825 Court Street

 

Architecture:

††† Style:††††††††††††††††††††††† QueenAnne/Shingle

††† Description:††††††††††††† It is a asymmetrical, two-story wood frame structure, with wood clapboard siding on the first story, wood shingle above, and a cut stone foundation.The roof is cross-gabled, with the side gables dominant.Both sides have ribbon windows and the west is cantilevered.On the front is a minor hipped gable and two gable dormers.There are three two-story bays, the east curved, the west and south semi-hexagonal.Decorative elements include large brackets in the eaves and a full frontal porch with turned posts and spindles.There are several unique windows, including art glass, leaded, beveled, and two porthole windows surrounded by decorative shingles above the off-center main entry.

 

Significant Period:

††† Construction Date:†††† 1896

††† Architect/Builder:†††††† Unknown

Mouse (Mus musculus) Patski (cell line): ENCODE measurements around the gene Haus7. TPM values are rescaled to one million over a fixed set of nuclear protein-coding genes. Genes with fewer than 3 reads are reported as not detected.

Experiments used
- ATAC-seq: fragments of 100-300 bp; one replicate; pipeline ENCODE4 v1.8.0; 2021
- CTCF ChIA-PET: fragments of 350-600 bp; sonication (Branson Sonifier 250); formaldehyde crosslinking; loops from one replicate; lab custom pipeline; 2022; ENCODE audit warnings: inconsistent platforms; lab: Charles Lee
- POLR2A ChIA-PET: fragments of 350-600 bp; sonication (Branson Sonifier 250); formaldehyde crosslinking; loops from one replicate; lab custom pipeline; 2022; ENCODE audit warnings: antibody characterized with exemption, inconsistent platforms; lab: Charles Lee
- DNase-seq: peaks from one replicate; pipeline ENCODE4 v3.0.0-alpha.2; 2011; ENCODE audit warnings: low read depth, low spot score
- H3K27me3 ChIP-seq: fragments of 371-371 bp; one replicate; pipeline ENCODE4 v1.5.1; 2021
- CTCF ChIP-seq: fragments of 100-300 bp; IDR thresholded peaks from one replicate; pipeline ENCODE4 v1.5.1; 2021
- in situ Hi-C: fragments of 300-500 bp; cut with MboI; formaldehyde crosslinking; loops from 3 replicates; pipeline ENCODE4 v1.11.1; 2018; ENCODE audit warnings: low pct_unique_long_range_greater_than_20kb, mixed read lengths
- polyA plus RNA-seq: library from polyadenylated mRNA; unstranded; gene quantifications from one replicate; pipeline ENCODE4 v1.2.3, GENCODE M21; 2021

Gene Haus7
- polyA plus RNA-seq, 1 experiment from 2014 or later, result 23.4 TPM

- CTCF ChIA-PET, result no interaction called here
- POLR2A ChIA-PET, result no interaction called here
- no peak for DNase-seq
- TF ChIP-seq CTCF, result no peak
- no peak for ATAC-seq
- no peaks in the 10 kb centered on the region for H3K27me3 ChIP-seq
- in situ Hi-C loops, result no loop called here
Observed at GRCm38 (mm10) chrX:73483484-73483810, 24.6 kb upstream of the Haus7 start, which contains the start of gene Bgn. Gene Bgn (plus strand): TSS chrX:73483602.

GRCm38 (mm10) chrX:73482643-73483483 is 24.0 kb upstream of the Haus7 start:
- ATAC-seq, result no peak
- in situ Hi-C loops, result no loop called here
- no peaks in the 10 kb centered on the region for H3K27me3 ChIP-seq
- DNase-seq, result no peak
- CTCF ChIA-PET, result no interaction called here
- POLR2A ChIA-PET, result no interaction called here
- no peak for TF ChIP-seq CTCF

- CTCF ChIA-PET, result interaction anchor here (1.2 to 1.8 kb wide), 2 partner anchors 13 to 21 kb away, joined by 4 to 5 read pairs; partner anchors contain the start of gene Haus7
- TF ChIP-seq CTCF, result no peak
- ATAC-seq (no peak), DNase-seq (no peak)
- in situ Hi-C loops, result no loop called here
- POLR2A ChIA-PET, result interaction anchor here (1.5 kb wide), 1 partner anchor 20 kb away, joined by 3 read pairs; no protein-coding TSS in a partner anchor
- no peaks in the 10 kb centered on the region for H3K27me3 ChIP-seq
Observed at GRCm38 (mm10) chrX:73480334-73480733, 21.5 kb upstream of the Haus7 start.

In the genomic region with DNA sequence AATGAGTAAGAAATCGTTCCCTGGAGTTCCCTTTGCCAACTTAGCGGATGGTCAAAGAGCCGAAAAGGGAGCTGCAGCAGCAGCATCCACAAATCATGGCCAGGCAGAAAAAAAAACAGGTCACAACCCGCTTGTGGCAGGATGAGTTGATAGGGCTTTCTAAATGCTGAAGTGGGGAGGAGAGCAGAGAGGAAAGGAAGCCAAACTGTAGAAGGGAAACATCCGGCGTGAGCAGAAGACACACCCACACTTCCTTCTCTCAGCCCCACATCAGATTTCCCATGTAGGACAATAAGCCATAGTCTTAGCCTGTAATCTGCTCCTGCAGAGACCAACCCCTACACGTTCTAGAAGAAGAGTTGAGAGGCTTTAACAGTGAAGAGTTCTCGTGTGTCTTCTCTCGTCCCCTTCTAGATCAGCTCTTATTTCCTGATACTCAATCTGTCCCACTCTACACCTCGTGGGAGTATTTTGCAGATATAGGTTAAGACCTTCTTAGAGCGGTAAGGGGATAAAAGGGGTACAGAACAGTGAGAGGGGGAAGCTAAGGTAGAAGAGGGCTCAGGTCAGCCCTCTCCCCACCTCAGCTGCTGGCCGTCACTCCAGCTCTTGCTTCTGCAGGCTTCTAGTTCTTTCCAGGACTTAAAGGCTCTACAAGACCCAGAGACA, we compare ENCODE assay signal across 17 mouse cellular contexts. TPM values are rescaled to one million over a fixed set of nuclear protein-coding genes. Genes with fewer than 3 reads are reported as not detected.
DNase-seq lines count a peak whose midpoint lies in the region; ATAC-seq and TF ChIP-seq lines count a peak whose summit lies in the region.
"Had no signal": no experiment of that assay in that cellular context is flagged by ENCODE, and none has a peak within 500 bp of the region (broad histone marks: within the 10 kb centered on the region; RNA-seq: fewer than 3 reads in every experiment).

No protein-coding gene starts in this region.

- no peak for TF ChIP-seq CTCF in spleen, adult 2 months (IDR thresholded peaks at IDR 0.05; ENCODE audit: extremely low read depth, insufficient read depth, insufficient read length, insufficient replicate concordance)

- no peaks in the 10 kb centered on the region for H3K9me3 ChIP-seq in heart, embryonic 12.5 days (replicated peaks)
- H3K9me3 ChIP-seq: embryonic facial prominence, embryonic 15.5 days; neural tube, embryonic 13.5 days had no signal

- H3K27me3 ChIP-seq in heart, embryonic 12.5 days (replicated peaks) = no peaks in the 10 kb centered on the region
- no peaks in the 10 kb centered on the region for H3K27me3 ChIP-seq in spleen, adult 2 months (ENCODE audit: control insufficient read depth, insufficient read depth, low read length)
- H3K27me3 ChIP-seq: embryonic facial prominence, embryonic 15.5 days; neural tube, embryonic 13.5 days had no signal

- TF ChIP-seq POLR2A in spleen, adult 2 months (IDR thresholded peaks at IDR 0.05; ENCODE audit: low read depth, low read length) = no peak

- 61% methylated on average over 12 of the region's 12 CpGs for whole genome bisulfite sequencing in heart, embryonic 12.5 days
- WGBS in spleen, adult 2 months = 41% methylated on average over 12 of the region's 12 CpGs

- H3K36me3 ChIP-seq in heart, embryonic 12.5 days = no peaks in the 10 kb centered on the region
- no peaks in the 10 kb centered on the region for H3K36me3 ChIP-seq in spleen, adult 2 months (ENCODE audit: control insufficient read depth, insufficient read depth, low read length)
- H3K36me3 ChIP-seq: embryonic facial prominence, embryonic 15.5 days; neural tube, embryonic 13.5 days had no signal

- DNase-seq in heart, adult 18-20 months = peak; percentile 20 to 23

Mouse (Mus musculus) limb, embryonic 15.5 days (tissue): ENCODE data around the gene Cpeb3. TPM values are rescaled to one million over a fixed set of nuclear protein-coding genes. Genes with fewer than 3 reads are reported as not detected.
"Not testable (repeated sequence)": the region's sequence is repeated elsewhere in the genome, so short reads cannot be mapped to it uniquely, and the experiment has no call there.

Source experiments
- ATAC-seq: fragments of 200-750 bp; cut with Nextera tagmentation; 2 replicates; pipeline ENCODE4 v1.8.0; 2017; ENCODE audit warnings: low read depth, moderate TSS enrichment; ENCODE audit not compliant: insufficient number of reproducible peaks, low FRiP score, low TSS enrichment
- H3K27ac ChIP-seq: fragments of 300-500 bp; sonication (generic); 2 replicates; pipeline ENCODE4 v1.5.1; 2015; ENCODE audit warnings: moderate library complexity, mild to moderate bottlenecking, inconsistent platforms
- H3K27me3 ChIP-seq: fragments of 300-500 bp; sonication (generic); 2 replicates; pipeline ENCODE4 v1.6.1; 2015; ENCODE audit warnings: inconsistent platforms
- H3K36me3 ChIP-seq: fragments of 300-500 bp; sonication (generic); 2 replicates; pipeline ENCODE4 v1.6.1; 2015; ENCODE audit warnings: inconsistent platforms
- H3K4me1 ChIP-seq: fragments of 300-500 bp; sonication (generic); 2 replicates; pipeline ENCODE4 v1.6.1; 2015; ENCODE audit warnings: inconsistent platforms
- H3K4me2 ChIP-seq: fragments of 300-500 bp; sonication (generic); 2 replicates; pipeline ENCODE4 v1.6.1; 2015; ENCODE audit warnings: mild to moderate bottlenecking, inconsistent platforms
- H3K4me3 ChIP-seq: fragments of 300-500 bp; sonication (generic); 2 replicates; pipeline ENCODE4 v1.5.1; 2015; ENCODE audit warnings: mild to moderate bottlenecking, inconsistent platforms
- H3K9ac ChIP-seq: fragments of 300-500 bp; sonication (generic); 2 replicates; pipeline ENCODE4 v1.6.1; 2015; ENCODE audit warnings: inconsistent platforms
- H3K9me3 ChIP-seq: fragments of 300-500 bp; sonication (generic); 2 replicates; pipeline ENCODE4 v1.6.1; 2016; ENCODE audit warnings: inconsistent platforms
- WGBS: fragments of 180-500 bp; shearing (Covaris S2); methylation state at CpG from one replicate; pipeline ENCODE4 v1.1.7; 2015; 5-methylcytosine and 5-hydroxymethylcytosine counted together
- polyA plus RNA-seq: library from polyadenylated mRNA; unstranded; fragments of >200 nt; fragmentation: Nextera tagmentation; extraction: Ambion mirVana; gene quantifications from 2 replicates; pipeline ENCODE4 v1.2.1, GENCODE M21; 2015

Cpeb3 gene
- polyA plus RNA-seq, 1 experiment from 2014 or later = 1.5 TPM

††† Context:††††††††††††††††††† E. Cash paid the taxes in 1877 until 1883 on the original structure, when John E./Flora Miller became the owner.Joseph L. and Percy S. Stevenson lived there in the early 1890ís.Joseph was secretary at Anderson & Co., then Manager of the J.L.Stevenson Carriage Company.†† In 1895 J. E. Miller paid taxes on this lot with a value of $1000, then there was a handwritten correction of Philo Truesdell.That house was replaced in 1896 by the present home as the tax records show the lot lines shifted and the value increased from $750 to $2600.Philo and wife Helen M. moved the family, Nina, Walter, and Mary, from 831Court next door.Philo, a native of Indiana, grew up in Canada and New York.He came to Howell, Michigan where he worked with the hardware and agricultural implement business for eight years.In 1877 he came to Port Huron.Philo was the proprietor of Port Huron Marble and Granite Works, at 401, 403, 405 Butler Street, dealer in marble, granite, slate walks, fireplace mantels, tiles, and grates, and cut building stone; though out southeastern Michigan.He specialized in tombstones and park monuments and employed as many as 20 men.He was V-Pres. of the R.C. Mudge Paper Clothing Company, stockholder in Port Huron Engine and Thresher, a Mason, a supreme officer of the Modern Woodmen of the World, Lieut. Comm. of the Maccabees, member Congregational Church, Chamber of Commerce, and the Port Huron Club.Philo died Sept. 28, 1900; Helen M. died May 10, 1906.The Ladies Aid Society of Grace Episcopal Church bought the home February 17, 1908 for use as their rectory for the next 50 years, with the Rev. John Munday, then Rev. Austin DuPlan as residents.In the early 1960ís, Alfred R. and Muriel J. Maxwell bought the home.She was principal of St. Joseph Catholic School.Julie Wilson, founder of the Olde Town neighborhood association, lived there in the 1980ís.